The Obama-era rule sought to prevent transgender people from facing sex discrimination by doctors and hospitals. Democrats and human rights groups are calling the rollback a "shocking attack" on vulnerable communities.
US President Donald Trump's administration on Friday revoked Obama-era anti-discrimination protections for transgender people in the health care sector.
The Department of Health and Human Services (HHS) said the change meant it would bar sex discrimination based on "the plain meaning of the word 'sex' as male or female and as determined by biology."
The new rule reverses previous protections enacted under Barack Obama in 2016, which recognized the broader idea of gender identity — someone's internal sense of being male, female, neither, or a combination.
LGBTQ groups have stressed that transgender people need explicit protections from discrimination, whether they are seeking sex-reassignment surgery or treatment for illnesses such as diabetes.
The announcement of the rollback came in the middle of LGBTQ Pride Month, and on the four-year anniversary of a mass shooting at a gay nightclub in Orlando, Florida, in which 49 people were killed.
Change will 'embolden' discrimination
Besides erasing transgender protections, the new rule also eliminates anti-discrimination safeguards for patients with a history of pregnancy termination.
While Trump's conservative religious supporters have welcomed the action, it has been slammed by Democrats, human rights campaigners and medical groups.
"The Trump Administration's latest shameful rule is a shocking attack on the health and well-being of countless vulnerable communities, including women, LGBTQ individuals and people of color, at a time when access to quality health care is more important than ever," top Democrat Nancy Pelosi said.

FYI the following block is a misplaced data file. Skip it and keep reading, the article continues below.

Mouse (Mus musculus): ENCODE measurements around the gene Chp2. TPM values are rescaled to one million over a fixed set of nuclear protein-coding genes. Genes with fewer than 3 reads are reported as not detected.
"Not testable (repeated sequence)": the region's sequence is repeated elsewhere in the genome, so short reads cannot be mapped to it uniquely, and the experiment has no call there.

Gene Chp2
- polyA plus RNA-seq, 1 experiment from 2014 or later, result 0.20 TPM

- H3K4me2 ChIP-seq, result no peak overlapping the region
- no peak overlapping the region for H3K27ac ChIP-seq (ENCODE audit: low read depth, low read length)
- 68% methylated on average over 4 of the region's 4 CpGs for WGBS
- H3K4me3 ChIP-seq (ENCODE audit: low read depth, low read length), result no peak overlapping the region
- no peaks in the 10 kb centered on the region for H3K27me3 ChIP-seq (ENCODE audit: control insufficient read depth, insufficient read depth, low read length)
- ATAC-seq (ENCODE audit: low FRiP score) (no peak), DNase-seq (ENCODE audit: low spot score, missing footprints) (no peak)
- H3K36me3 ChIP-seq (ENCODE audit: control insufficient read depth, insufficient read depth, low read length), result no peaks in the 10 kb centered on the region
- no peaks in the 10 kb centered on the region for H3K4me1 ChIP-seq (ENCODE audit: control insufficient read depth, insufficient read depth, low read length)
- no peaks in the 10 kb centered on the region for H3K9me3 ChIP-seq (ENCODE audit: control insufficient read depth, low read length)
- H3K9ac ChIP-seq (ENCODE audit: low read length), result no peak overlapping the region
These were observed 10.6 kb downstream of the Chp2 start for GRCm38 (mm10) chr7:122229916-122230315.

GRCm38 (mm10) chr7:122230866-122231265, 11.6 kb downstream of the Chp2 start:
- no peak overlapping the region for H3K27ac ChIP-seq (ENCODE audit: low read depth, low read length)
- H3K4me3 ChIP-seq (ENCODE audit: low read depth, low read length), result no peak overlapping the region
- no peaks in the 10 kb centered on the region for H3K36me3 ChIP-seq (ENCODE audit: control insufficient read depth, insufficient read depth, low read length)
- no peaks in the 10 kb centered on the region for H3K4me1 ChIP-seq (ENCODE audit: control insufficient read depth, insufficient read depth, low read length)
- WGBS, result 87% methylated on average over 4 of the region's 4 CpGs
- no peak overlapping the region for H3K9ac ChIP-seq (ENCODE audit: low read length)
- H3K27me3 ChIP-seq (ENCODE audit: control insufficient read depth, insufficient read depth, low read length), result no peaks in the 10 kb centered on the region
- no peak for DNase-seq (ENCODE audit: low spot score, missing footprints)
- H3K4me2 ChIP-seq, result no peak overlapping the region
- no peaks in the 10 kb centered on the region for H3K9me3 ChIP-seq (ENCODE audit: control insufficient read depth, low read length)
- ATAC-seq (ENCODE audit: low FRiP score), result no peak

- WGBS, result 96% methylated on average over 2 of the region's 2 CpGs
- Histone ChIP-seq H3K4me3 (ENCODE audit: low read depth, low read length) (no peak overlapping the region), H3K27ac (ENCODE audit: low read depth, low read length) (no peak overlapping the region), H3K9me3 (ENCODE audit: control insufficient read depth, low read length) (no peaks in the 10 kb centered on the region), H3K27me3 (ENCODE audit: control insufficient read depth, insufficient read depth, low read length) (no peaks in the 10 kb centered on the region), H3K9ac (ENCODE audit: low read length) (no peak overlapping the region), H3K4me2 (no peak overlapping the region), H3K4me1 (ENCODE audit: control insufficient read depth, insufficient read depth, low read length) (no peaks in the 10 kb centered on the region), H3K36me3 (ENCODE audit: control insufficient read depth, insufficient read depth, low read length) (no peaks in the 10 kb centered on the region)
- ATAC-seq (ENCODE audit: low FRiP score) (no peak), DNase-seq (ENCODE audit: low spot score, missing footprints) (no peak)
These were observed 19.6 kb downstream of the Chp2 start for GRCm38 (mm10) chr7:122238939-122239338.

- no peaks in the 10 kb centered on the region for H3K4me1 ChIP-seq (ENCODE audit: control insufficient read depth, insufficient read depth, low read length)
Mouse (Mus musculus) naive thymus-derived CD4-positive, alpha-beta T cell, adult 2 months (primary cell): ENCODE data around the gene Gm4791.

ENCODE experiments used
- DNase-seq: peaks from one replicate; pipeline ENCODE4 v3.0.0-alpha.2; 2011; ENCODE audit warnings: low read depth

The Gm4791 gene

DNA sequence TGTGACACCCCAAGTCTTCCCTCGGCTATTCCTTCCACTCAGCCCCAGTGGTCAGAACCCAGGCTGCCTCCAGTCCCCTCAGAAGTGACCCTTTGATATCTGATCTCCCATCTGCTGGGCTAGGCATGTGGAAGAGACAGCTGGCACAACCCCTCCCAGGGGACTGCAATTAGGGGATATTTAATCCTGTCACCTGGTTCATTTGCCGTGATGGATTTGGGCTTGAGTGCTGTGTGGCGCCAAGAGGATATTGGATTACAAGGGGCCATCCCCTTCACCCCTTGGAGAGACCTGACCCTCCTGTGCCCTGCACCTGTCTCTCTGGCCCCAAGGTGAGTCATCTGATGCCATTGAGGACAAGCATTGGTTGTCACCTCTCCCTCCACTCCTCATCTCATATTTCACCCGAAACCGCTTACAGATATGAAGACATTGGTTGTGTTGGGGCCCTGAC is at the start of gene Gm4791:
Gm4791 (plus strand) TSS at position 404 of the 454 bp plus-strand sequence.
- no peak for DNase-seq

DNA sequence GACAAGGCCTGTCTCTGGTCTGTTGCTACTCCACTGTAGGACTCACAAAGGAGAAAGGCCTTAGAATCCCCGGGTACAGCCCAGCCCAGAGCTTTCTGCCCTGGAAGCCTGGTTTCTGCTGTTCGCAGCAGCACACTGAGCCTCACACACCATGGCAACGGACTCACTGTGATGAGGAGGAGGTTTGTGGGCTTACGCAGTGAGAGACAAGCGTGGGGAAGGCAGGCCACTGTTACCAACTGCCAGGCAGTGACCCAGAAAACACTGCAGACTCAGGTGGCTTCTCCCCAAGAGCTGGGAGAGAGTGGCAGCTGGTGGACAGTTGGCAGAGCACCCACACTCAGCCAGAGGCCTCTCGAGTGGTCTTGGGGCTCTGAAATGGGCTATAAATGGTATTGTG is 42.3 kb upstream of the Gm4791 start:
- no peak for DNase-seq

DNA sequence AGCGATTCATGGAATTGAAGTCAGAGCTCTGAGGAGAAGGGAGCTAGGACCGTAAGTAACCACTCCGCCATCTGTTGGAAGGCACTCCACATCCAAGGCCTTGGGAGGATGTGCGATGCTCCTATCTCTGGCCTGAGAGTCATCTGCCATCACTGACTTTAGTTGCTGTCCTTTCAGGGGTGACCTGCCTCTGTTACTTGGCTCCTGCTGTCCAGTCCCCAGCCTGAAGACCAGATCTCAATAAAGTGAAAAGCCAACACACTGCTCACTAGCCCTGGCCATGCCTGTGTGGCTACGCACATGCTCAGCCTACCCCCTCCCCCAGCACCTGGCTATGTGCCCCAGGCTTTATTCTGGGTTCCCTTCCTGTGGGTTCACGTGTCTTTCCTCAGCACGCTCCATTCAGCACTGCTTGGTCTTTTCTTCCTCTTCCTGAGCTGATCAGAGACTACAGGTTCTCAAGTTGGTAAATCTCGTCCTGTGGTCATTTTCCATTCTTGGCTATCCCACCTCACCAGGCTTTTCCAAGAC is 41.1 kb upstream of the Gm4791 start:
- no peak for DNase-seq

The American Medical Association also criticized the move: "The federal government should never make it more difficult for individuals to access health care, during a pandemic or any other time," Susan Bailey, the group's president, said.
The rights organization American Civil Liberties Union (ACLU) said it would fight the new regulation, which it warned would "embolden health care discrimination against transgender people and those seeking reproductive health care."
The LGBTQ civil rights group Lambda Legal said it planned to sue.
In a statement, the HHS said the rule would continue to enforce "federal civil rights laws on the basis of race, color, national origin, disability, age, and sex."
The department also said the change would help save $2.9 billion (€2.5 billion) in "ineffective regulatory burdens over five years."
More than 1.5 million Americans identify as transgender, according to the Williams Institute, a California-based think tank that focuses on LGBT policy.
Polling company Gallup says some 4.5% of the US' 328 million population identify as lesbian, gay, bisexual or transgender.
Also, an estimated 1-2% of US residents are born intersex, when someone's reproductive or sexual anatomy doesn’t fit the boxes of “female” or “male.”
nm/mm (AP, dpa)